Concise, critical reviews of books, exhibitions, and projects in all areas and periods of art history and visual studies

Reviews in caa.reviews are published continuously by CAA and Taylor & Francis, with the most recently published reviews listed below. Browse reviews based on geographic region, period or cultural sphere, or specialty (from 1998 to the present) using Review Categories in the sidebar, or by entering terms in the search bar above.

Recently Published Reviews

New Bedford Whaling Museum, New Bedford, Massachusetts, July 2, 2019–May 15, 2020

Dutch and Flemish marine paintings have tended to be a niche subject, often subsumed within landscapes, left to specialists, or referenced with a few stars, such as Jan Porcellis, Simon de Vlieger, and Willem van de Velde the Younger. In Seymour Slive’s still-standard survey Dutch Painting 1600–1800 (Yale University Press, 1995), the chapter on landscape is three times longer than that on marine subjects. Such an imbalance contrasts with the large number of prestigious... Full Review

October 17, 2019
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Mariah Proctor-Tiffany
University Park: Penn State University Press, 2019. 232 pp.; 28 color ills.; 30 b/w ills. Cloth $89.95 (9780271081120)

In the summer of 1315, Clémence de Hongrie sailed from her childhood home in Naples to marry King Louis X of France. Louis died a year later, leaving Clémence a pregnant widow, and five months after that their infant son Jean also died; Clémence lived the rest of her life as a dowager queen at the French court. On October 5, 1328, in anticipation of her death, she dictated her testament. And after her death on October 13 of that year, her executors, representatives of the king, and a group... Full Review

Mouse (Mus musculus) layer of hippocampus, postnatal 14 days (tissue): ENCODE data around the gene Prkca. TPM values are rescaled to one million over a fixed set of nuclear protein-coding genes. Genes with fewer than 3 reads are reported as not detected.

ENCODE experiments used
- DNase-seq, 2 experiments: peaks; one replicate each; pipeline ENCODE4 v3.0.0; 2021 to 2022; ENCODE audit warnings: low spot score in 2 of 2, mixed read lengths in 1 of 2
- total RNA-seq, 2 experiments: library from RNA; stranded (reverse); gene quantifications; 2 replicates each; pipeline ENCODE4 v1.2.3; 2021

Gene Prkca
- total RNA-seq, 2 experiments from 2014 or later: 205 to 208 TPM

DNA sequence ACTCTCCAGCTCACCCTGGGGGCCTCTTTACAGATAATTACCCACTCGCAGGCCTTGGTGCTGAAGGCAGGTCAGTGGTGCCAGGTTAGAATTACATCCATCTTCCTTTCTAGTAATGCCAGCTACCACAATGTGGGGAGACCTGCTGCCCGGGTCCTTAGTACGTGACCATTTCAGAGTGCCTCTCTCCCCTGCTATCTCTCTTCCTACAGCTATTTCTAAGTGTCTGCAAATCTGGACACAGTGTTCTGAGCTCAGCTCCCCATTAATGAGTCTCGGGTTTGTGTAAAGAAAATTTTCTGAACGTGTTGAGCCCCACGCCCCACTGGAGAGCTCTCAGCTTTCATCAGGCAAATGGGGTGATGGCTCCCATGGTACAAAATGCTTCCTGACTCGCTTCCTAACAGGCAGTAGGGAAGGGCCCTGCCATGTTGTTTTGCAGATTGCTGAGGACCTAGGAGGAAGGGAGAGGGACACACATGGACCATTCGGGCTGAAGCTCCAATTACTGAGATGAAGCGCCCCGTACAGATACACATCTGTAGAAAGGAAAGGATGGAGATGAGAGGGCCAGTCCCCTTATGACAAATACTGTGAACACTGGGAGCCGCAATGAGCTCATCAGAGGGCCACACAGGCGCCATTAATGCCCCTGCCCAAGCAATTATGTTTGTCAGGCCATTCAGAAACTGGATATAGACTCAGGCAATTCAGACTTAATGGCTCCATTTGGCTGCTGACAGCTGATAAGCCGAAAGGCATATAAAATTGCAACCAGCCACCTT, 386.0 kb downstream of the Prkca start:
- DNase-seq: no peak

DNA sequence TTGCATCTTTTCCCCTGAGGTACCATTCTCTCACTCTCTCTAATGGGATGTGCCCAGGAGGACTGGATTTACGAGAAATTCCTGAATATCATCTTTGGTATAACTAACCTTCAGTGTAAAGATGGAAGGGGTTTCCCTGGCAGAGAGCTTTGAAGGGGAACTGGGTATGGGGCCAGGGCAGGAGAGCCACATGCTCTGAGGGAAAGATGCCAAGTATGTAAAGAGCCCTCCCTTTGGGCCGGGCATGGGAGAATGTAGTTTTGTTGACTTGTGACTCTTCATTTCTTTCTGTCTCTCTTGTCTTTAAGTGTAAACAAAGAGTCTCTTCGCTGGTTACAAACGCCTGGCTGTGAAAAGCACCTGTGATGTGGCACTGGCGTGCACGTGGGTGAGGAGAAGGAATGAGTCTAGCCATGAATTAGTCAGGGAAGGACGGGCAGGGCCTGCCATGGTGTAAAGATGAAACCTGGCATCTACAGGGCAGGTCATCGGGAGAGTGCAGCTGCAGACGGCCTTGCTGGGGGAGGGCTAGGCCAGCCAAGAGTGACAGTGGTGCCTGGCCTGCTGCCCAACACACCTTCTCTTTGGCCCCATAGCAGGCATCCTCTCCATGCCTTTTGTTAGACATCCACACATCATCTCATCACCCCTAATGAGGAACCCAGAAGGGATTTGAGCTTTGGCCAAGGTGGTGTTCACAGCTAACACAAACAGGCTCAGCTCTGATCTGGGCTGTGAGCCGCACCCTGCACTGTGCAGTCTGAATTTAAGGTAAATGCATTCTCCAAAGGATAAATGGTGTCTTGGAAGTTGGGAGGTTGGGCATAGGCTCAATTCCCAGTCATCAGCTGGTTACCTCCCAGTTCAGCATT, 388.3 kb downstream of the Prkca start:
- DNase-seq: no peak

October 15, 2019
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Asato Ikeda
Honolulu: University Of Hawai'i Press, 2018. 144 pp.; 33 color ills.; 12 b/w ills. Cloth $60.00 (9780824872120)

In The Politics of Painting: Fascism and Japanese Art during the Second World War, Asato Ikeda considers four artists who, she argues, promoted fascist ideology through seemingly nonmilitaristic paintings made in the 1930s and 1940s. Through an examination of the work of Yokoyama Taikan (1868–1958), Yasuda Yukihiko (1884–1978), Uemura Shōen (1875–1949), and Fujita Tsuguharu (1886–1968), Ikeda rethinks conceptions of fascism and its manifestation in the Japanese visual arts,... Full Review